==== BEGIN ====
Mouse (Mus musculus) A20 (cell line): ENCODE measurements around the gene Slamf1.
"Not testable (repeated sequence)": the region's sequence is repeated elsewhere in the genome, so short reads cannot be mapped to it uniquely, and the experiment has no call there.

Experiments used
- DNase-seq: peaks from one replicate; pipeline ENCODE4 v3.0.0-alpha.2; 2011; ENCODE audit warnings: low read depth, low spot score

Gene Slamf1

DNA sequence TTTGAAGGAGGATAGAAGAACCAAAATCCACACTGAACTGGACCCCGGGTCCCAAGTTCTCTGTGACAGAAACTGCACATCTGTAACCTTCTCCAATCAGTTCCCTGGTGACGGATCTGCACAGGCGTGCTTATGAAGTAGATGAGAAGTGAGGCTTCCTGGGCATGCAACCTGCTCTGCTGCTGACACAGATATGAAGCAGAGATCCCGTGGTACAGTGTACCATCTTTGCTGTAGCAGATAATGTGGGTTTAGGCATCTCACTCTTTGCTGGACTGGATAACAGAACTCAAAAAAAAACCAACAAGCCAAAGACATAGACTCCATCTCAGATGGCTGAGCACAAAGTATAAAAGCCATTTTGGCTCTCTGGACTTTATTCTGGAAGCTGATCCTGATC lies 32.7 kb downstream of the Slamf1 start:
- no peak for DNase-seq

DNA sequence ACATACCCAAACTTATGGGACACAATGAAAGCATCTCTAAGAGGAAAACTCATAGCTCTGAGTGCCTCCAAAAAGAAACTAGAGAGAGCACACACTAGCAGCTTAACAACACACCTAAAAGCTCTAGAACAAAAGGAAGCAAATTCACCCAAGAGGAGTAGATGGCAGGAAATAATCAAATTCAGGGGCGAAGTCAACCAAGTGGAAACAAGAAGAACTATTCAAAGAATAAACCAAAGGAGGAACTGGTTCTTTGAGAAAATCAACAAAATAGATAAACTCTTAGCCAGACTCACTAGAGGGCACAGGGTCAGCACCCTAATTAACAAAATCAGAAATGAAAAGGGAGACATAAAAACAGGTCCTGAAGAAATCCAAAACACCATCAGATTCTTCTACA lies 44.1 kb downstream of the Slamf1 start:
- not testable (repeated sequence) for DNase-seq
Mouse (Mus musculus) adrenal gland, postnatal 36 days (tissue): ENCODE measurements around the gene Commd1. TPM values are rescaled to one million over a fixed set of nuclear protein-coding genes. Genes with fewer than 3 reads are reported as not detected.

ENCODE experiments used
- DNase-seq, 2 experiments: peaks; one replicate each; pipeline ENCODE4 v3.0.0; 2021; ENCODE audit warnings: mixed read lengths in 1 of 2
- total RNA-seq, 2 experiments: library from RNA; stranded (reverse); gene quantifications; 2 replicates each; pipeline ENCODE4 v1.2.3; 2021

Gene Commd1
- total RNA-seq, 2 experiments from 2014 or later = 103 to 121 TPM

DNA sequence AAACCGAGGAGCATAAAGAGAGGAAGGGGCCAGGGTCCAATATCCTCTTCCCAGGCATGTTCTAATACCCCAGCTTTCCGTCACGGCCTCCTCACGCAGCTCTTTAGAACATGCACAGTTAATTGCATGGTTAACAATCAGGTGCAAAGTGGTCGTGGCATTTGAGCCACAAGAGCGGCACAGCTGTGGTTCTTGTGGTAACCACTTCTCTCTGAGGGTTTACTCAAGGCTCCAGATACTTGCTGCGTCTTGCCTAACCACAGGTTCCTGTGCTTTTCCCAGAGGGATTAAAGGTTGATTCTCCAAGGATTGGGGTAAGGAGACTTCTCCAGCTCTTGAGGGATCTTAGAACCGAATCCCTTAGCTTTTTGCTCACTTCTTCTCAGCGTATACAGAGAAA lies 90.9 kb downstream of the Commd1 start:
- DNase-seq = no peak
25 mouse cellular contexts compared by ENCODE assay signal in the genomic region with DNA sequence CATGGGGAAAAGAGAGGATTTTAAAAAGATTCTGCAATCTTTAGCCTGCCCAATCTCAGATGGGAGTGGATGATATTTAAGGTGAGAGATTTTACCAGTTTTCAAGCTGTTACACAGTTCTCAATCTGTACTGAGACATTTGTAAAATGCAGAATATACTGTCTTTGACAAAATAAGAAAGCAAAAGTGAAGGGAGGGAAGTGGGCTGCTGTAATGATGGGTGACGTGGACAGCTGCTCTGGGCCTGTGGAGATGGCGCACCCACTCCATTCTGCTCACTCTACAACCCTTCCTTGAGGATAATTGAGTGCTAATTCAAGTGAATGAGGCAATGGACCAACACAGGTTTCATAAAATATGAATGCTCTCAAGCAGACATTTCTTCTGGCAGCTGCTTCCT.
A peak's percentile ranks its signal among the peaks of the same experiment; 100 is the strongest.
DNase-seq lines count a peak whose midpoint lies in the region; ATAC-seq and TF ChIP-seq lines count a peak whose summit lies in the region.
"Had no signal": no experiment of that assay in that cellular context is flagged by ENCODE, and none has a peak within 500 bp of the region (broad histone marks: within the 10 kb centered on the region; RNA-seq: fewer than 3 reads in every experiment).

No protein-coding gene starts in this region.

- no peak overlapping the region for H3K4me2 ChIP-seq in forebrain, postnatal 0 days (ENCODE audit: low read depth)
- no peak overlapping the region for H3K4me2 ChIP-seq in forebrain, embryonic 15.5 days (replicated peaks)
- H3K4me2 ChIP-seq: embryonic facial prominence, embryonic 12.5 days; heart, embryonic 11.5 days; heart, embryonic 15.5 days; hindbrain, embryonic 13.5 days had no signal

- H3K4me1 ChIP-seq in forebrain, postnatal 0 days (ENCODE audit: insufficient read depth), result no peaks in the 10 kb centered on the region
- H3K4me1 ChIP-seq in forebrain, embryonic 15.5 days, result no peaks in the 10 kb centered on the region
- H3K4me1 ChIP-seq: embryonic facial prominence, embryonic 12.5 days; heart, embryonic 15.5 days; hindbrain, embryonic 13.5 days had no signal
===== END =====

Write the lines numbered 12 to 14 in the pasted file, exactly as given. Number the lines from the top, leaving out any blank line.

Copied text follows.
- DNase-seq, 2 experiments: peaks; one replicate each; pipeline ENCODE4 v3.0.0; 2021; ENCODE audit warnings: mixed read lengths in 1 of 2
- total RNA-seq, 2 experiments: library from RNA; stranded (reverse); gene quantifications; 2 replicates each; pipeline ENCODE4 v1.2.3; 2021

Gene Commd1